Need to Measure Transmitter Spurs, w/o Spectrum Analyzer

Discussion in 'General Technical Questions and Answers' started by KK5JY, Oct 19, 2017.

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  1. G0HZU

    G0HZU QRZ Member

    Obviously, the best solution would be to borrow or buy a decent spectrum analyser. The mixer/soundcard method I suggested is a good one in terms of performance but it will rapidly become tiresome if you wanted to do lots of tweak/retest work on your transmitter. This is because each manual sweep will take several minutes compared to a second or less for a decent spectrum analyser. However, even if you get access to a proper analyser it's worth making the mixer/soundcard setup because it will totally outperform all but the very best modern analysers if you also want to look at the close in spectrum of OOK waveforms at slow sending rates. The PC/soundcard will be very fast and fluid here compared to a traditional swept spectrum analyser :)
     
  2. KK5JY

    KK5JY Ham Member QRZ Page

    This is a good point, but if the way to solve my original problem is to build something, I expect I will have much better luck building a strip of attenuators than some other kind of circuit. I'm only starting with maybe 6.5W on the lowest band, and much less than that on higher bands, so it shouldn't be too difficult to get the power down to a level where the receiver (whatever that is) can manage it.

    BTW, I have a couple of receiver options, including one of these: https://www.rtl-sdr.com/new-rtl-sdr...software-switchable-bias-tee-less-noisespurs/
    ... and one of these: http://www.sdrplay.com/rsp1/

    The latter obviously has an advantage with respect to dynamic range, but I'm not sure that it is otherwise that much better than the former for this purpose.
     
  3. SM0AOM

    SM0AOM Ham Member QRZ Page

    This is a dilemma. Radio amateurs are indeed supposed to ensure that their transmitters are compliant to the spectrum limits set
    out in both the ITU Radio Regulations and in national rules.

    Most amateurs just trust the designer or manufacturer of a piece of gear, and never check up the actual performance. I have to admit designing and building a 144 MHz transverter in 1972 that I am quite sure that I would not have dared put on the air if a spectrum analyser had been available.

    For "ordinary" transmitters with the class-C output stage and the Pi-network usually provided a suppression of the 2nd and higher harmonics of better than -45 dBc when properly tuned. This was seldom sufficient to prevent TV-band 1 TVI, so an external low-pass filter was usually added.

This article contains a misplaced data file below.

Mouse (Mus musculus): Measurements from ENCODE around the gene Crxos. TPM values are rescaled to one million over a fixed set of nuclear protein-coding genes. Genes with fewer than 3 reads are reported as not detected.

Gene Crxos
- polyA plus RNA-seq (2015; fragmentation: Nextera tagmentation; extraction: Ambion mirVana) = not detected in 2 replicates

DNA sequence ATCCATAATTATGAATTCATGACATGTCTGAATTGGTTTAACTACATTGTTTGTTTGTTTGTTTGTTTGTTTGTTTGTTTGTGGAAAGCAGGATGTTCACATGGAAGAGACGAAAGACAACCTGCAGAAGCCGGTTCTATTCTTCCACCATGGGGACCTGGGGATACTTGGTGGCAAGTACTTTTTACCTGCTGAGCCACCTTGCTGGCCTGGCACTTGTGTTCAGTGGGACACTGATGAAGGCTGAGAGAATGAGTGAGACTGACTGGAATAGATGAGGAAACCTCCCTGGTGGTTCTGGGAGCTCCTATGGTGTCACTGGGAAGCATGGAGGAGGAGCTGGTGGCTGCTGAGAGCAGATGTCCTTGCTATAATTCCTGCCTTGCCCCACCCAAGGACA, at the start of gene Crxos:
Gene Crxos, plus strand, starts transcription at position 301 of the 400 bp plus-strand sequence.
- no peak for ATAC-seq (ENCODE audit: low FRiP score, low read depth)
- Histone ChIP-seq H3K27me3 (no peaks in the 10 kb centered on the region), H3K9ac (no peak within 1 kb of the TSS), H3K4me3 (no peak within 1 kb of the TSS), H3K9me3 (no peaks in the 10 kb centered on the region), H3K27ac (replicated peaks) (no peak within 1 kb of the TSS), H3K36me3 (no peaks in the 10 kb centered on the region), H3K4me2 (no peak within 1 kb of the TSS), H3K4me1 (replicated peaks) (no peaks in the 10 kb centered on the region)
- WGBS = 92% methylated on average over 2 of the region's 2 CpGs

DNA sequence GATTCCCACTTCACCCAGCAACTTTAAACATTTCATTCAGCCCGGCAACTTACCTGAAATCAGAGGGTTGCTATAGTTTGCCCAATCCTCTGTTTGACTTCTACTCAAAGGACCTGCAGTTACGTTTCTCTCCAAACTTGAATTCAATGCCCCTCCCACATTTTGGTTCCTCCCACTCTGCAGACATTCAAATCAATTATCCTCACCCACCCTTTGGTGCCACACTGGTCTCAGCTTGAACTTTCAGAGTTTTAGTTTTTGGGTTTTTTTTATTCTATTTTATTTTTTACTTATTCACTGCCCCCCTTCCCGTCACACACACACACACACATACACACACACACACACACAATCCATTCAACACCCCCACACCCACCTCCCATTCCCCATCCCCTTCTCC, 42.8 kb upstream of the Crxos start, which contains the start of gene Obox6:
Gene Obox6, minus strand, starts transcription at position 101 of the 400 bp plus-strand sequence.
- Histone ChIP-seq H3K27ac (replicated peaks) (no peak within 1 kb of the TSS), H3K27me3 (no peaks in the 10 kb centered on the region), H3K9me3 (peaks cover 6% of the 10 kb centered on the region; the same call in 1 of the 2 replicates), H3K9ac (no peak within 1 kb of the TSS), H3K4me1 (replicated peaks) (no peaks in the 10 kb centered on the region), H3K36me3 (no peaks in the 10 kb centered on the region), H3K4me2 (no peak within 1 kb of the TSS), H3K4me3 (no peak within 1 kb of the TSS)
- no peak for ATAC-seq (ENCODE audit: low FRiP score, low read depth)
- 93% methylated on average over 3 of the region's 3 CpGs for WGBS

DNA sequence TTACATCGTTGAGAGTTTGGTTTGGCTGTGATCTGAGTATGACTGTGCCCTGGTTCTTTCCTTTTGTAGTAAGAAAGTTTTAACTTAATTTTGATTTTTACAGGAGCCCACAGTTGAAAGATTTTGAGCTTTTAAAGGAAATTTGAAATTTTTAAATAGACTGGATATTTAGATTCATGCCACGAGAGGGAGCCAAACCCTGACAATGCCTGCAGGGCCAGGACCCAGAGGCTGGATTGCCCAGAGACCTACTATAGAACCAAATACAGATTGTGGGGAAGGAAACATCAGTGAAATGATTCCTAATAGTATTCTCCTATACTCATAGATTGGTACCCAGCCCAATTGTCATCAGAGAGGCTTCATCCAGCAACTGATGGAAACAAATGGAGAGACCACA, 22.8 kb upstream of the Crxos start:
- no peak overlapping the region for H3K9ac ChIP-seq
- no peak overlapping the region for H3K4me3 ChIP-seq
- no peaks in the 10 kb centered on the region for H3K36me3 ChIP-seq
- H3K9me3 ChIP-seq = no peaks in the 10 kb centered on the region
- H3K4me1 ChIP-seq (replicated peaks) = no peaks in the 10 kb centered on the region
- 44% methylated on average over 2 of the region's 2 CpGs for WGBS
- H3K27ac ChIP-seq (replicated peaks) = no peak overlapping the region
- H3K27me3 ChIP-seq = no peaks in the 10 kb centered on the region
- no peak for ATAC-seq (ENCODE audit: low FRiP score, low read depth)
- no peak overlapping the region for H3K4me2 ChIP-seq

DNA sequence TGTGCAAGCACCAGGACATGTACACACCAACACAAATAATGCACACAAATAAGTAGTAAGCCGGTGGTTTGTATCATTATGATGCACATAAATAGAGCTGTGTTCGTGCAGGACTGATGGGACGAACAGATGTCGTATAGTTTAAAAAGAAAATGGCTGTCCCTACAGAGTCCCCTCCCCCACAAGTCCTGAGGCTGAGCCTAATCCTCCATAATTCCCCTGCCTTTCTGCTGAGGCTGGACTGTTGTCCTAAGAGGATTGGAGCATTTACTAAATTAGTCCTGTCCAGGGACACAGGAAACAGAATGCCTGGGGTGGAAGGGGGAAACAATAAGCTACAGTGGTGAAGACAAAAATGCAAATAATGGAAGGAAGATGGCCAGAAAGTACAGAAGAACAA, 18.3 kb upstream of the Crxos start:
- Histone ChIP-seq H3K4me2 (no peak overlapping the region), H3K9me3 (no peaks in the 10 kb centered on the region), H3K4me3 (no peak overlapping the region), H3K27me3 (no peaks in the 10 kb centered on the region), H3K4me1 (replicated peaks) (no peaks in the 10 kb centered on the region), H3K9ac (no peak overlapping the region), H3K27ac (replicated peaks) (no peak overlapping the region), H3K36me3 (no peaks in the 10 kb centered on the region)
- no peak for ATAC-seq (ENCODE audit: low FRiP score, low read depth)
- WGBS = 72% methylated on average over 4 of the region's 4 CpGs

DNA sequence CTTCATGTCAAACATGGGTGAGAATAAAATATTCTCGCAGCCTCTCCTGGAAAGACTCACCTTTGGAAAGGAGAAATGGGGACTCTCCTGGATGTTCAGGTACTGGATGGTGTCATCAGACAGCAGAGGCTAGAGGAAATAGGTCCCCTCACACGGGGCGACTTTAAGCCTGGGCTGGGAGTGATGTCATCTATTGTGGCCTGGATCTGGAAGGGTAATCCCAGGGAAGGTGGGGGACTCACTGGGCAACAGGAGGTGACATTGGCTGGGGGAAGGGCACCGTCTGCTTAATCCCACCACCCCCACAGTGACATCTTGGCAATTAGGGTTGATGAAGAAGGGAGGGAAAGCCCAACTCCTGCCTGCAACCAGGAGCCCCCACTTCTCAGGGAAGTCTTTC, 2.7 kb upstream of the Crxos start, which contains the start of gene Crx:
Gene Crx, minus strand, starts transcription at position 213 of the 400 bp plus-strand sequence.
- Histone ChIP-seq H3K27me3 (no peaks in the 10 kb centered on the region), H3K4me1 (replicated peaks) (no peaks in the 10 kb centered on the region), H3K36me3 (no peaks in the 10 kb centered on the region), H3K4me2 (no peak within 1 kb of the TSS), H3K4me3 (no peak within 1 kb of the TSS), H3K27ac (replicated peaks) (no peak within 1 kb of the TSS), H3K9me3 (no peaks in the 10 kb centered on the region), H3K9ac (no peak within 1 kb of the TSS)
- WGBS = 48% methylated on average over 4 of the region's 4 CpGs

The few times amateurs actually bothered about harmonic suppression in the "pre-SA" days, they usually used a step attenuator and a receiver with an S-meter. I recall a former colleague manually measuring the spectral purity of an entirely home-brew 14 MHz SSB transmitter using a borrowed Hammarlund SP-600 receiver, a dummy load and a 0-100 dB step attenuator. He was able to identify products to about -70 dBc.

    An interesting aspect is that most tubed linear amplifiers,both commercial and home-brew, that include the 50 MHz band do not meet neither ITU nor FCC harmonic suppression requirements at frequencies above 30 MHz because the pi-network ultimate rejection degrades with frequency when a separate LP-filter is not used.

    We traditionally have great liberties in home-brewing and modifying equipment, that frankly go far beyond the actual technical knowledge shown by most
    "instant hams" and appliance operators of today. Operators in other radio services that show comparable technical knowledge are not allowed to home-brew and modify equipment. Radio amateurs are supposed to form an elite of radio hobbyists.

    In my opinion, it is only a matter of time before the authorities will remove our home-brew and modification privileges due to lacking technical knowledge.
    A stop-gap measure would be to have an engineering degree as a requirement for the highest licence class, and reducing the privileges for the lower classes accordingly.

    73/
    Karl-Arne
    SM0AOM
     
    Last edited: Oct 21, 2017
    KA9JLM likes this.
  4. K6BRN

    K6BRN XML Subscriber QRZ Page

    G0HZU:

    Eh... Sonny? Say again? Respecht yer elders, I say. :)

    Ummmm... back to reality....

    Nope - your approach is an uncalibrated, overcomplicated Rube Goldberg approximation with so many uncontrolled/uncalibrated variables that it falls in the "Ballpark" category I outlined above. Does not mean it won't work to detect gross problems. But you will not be doing any "certifications" with it.

    A spectrum analyzer test can be a two minute affair - its really a fast, simple test, if you know how to do it. Bob Allison of the ARRL was running quick tests outside of the exhibits at Hamcon West in September, using a relatively low cost (but calibrated) Rigol DSA815, for anybody who dropped by with an HT, and he was even issuing certificates of compliance. Total test time, about 15 seconds per run. So much for being complex. And the DSA705 is cheaper still and would have worked as well. But Bob knows what he's doing, to begin with.

    Worst of all, you didn't ASK the RIGHT question: "Does the O.P. really need to PROVE compliance through testing?" Answer: NO